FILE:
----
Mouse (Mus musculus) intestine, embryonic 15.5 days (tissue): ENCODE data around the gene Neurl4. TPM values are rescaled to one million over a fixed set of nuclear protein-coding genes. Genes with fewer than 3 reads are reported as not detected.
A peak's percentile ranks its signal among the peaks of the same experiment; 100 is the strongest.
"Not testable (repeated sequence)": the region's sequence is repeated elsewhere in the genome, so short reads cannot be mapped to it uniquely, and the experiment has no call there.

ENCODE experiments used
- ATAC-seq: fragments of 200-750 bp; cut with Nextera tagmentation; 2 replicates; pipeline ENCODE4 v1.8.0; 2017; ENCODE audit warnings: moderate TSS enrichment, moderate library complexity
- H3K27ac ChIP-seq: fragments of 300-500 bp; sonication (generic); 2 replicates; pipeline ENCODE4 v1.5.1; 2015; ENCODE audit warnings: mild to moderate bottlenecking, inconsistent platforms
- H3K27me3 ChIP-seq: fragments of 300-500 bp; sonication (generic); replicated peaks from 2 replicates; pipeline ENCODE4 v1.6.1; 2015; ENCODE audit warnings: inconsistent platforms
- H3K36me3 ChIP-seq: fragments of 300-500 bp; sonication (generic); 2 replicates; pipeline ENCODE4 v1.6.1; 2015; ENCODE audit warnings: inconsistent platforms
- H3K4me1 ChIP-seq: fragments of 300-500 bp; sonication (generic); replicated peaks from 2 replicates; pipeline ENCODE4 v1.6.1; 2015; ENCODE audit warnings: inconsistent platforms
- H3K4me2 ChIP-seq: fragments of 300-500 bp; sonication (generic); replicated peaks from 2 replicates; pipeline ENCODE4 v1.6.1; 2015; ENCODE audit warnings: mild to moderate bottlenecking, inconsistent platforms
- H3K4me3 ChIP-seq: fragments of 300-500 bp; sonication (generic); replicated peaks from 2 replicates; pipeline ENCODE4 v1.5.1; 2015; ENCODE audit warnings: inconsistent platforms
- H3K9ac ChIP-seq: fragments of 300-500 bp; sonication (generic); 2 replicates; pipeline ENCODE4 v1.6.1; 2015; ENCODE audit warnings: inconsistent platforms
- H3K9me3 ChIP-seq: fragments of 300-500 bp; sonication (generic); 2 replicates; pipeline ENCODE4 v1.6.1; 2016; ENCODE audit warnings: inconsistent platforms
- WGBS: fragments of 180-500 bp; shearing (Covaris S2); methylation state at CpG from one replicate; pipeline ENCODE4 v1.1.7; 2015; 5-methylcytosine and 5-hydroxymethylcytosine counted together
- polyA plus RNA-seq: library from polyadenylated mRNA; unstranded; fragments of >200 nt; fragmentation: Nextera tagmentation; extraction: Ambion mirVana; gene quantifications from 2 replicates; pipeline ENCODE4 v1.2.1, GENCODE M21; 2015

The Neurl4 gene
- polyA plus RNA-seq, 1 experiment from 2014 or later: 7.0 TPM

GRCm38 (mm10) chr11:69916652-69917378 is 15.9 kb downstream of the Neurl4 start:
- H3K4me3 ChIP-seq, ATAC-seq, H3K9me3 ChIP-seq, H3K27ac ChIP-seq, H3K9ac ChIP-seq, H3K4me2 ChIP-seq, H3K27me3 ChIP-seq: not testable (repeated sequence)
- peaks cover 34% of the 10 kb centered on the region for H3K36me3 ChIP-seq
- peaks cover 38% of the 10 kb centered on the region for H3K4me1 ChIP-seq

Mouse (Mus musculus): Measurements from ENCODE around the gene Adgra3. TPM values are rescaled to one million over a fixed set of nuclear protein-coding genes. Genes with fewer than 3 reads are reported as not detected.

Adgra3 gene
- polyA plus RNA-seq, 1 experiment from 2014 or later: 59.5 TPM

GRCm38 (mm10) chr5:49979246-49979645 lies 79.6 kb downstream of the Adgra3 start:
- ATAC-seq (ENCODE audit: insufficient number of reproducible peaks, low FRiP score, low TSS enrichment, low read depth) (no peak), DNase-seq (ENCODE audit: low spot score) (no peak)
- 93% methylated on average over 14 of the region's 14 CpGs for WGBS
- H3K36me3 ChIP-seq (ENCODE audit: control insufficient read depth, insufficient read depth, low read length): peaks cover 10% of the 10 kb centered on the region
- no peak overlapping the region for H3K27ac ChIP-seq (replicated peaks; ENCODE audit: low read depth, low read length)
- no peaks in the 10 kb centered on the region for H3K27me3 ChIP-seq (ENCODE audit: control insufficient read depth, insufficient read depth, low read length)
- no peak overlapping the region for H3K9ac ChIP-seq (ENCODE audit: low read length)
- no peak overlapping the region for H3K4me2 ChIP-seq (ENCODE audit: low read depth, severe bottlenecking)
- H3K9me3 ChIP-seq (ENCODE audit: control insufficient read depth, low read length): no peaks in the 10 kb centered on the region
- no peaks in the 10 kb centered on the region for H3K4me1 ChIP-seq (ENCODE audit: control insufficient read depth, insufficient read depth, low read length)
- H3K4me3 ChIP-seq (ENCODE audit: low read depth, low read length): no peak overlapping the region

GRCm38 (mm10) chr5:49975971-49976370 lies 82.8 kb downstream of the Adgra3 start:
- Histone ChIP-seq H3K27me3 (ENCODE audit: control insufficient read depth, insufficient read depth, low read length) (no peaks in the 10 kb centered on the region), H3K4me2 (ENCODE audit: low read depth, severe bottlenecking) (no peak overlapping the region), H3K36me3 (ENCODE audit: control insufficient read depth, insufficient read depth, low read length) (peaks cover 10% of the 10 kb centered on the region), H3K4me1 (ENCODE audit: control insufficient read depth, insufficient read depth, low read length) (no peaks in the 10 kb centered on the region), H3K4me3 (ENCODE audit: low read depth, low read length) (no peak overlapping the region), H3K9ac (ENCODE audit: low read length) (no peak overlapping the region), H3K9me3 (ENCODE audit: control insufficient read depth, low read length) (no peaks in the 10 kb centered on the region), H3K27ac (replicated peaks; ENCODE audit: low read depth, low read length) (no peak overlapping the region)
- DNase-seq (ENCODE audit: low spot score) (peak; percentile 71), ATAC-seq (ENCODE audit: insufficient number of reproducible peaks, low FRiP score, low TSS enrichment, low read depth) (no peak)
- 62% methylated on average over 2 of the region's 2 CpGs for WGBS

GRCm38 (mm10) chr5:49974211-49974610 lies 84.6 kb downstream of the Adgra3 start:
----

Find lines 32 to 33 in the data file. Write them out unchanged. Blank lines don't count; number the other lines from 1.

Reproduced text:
- no peak overlapping the region for H3K4me2 ChIP-seq (ENCODE audit: low read depth, severe bottlenecking)
- H3K9me3 ChIP-seq (ENCODE audit: control insufficient read depth, low read length): no peaks in the 10 kb centered on the region